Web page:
Two things happened recently that I thought related nicely to each other.
- A friend of mine just emailed me to tell me he had just “Pulled a Respectable Chuck” (more on that in a minute) and quit his job. He decided that the ambiguity of having no employment is more bearable than the job that unambiguously kills him a little each day.
- I read with interest an article written by Alison Doyle of About.com called “Good Reasons to Quit Your Job” and wanted to tell everyone I know to read it.
Dumping a job seems like heresy in this day of hard-to-get employment, at first glance. At second glance, it reminds me of all the bad crap that snowballs on your sorry ass when fear rules the day, your decisions, and your life.
When I worked as a store designer at a major retailer, I had a coworker, Chuck, who was an enormously talented designer. Our cubicles were next to each other. He had a somewhat downtrodden and quiet demeanor, I suspect, because he knew that every vision of better store design he came up with would end up praised for its originality and politely kicked aside, to be replaced with a slightly elevated standard of mediocrity that ruled the day. Every day he came in early and did his job. Every day I wondered what the hell he was doing there. Every day, at some point near the end of the day, I’d hear a single sigh eminating from the direction of his cubicle before he left.
One morning I was working at some new store drawings, putting standard casework into a standard palette with standard tables and chairs. Chuck came in, same as usual, but this time he stopped cold before his cubicle. “I can’t do this,” he muttered to himself. He picked up his box of Prismacolor pencils, turned around and walked out.
At first I didn’t make anything of it, figuring Chuck was just being Chuck. Then through the day other coworkers asked me where he was, had he come in, did he say when he was coming back, did you know he missed our meeting, and so on. Later in the day I realized that what I had witnessed was Chuck having a flash epiphany, a design vision of his own that was NOT going to be diluted and trammeled, and there was not another moment to be wasted. It was an impulse of brilliance and clarity.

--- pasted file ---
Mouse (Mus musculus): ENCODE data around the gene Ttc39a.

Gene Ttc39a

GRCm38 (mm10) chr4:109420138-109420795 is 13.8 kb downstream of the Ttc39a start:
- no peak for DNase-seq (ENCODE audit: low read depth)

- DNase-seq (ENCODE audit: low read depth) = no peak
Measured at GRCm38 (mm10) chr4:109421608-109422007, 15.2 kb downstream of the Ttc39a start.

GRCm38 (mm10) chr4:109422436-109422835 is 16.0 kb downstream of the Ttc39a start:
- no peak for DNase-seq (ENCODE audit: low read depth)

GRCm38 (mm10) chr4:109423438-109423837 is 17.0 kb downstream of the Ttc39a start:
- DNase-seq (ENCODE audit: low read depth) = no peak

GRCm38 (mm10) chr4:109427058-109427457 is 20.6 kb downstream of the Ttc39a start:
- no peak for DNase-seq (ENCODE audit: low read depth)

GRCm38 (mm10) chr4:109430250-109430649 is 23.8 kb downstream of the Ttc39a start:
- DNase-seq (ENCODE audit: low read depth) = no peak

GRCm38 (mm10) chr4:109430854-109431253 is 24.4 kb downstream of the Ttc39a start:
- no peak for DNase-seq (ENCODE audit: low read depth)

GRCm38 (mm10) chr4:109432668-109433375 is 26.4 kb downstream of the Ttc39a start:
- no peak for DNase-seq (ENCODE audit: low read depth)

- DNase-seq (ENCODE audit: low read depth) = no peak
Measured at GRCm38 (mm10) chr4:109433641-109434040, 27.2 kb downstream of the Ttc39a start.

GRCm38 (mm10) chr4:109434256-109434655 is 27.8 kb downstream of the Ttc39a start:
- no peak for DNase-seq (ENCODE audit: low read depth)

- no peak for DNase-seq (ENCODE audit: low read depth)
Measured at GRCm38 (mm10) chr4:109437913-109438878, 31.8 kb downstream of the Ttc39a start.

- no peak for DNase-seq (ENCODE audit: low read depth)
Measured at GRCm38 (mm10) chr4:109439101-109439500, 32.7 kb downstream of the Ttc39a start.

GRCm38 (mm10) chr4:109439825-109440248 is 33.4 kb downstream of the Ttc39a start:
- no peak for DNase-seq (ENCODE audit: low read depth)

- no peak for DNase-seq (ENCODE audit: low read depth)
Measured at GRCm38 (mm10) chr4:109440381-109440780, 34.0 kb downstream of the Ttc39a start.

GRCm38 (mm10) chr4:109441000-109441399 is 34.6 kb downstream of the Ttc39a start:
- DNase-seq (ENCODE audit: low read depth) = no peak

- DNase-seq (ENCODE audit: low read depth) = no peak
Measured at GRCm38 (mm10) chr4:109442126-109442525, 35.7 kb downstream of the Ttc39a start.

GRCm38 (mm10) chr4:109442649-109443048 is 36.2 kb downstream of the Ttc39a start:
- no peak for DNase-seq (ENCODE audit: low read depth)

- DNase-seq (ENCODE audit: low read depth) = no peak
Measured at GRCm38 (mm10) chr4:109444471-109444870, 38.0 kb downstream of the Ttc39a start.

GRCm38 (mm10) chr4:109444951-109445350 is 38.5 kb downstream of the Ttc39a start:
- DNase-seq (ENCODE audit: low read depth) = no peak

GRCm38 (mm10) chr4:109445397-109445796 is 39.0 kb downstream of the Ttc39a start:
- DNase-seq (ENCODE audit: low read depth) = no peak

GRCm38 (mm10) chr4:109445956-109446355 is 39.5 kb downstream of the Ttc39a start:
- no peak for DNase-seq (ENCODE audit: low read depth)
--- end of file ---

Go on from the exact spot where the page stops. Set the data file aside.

He didn’t come back. He couldn’t be reached. No one heard from him for months, until he reappeared working for a design firm somewhere else in town. He never spoke of it to anyone I knew.
Those of us still there who admired the finality of what he did henceforth referred to this as “Pulling a Chuck.” We longed for the courage to recognize our own need to do this and… do this.
I turned in my own two weeks notice a few months later. Those two weeks were filled with an odd combination of hysteria and indifference directed at me. Every day I wished that I had Pulled a Chuck, but I realized I didn’t have the kind of clarity he did. Whereas he knew what he wanted and that this wasn’t it, I only knew that this wasn’t it but I didn’t know what was.